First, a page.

What happens if there is obviously a protection measure
but it does not work?
The law says that a protection measure must “effectively control
access” to a work. One court has commented that it does not need
to be a strong means of protection, and entering into a license
agreement with the copyright owners satisfies this requirement under
the statute. The court stated “a technological measure effectively
controls access to a copyrighted work if its function is to control
access.” The court went on to reference the legislative history,
which stated “if, in the ordinary course of its operation, a technology
actually works in the defined ways to control access to a work …[t]his
test, focuses on the function performed by the technology.” Basically,
“effectively control access” to a work requires only a mode of operation
that accomplishes this objective and it does not need to be efficient.
Presumably, if the protection does not work at all then it does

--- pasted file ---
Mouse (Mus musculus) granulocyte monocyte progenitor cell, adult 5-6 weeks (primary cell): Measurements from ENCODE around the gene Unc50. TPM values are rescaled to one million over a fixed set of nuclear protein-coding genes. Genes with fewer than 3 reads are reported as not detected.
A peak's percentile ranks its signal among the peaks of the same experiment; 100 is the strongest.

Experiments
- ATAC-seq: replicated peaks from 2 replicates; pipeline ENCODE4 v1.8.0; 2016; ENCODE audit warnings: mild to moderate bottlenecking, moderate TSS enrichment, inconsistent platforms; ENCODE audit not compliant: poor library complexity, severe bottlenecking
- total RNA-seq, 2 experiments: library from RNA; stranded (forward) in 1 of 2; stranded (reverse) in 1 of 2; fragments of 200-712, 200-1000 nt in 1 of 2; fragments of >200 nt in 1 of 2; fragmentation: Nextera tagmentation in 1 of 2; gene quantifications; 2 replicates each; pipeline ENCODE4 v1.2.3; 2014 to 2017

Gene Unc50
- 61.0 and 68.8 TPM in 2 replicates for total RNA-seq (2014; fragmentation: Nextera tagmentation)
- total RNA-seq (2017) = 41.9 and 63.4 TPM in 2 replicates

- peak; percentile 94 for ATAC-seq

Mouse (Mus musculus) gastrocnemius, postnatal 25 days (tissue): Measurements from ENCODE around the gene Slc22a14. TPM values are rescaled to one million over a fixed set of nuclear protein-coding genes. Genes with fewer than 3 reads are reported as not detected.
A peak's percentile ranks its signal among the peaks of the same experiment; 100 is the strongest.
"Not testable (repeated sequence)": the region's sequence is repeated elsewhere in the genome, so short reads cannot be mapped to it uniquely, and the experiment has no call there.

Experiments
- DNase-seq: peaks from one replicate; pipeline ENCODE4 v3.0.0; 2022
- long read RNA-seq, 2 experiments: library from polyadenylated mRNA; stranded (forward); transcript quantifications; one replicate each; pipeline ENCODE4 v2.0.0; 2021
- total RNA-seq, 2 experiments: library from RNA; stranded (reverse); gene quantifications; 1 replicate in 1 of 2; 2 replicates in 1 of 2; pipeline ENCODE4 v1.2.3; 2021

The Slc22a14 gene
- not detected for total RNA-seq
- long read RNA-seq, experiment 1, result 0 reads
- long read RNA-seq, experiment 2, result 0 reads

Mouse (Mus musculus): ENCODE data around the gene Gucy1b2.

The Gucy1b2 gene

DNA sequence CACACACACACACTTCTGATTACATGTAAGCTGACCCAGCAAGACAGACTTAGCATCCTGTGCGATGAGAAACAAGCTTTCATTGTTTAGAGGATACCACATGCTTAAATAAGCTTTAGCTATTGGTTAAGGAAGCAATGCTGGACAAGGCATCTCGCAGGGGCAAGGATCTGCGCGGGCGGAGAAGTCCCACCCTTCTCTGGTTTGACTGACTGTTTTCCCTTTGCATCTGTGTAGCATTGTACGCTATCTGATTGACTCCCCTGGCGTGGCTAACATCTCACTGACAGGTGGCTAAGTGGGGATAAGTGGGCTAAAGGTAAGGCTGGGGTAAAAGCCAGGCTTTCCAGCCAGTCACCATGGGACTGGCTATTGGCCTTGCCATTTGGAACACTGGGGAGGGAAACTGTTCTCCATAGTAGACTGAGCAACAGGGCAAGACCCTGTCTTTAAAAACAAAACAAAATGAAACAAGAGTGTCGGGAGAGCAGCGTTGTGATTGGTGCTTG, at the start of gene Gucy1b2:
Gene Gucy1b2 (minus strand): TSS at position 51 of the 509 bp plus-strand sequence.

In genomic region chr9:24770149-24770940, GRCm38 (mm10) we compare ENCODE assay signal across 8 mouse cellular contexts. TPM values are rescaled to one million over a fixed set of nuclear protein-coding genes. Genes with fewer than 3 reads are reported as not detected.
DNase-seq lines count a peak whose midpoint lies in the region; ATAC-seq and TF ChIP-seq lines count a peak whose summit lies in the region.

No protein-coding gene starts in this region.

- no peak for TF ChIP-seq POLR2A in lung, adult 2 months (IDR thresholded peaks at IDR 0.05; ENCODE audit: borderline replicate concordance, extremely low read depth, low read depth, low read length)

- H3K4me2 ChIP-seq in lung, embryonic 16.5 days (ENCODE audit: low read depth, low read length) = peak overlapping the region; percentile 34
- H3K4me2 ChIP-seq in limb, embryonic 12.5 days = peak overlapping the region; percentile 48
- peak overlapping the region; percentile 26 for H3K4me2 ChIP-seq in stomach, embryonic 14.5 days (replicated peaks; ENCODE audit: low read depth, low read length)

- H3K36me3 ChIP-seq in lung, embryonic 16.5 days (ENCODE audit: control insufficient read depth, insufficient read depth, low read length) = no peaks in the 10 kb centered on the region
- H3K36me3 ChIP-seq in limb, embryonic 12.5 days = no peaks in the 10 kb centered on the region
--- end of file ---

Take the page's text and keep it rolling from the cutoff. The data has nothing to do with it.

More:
not satisfy the requirements of the statute.
What about fair use?
Though there is significant debate on the issue, recent judicial
decisions have held that the fair use defenses under §107 of the
Copyright Act do not apply to the DMCA. A significant policy debate
continues as to whether this is in the public’s interest, but under
present law, it is not wise to assume that one can violate the DMCA
for a fair use purpose. Consequently, at present, one cannot circumvent
digital copy protections, as prohibited by the DMCA, in order to
access a copyrighted work for a fair use purpose.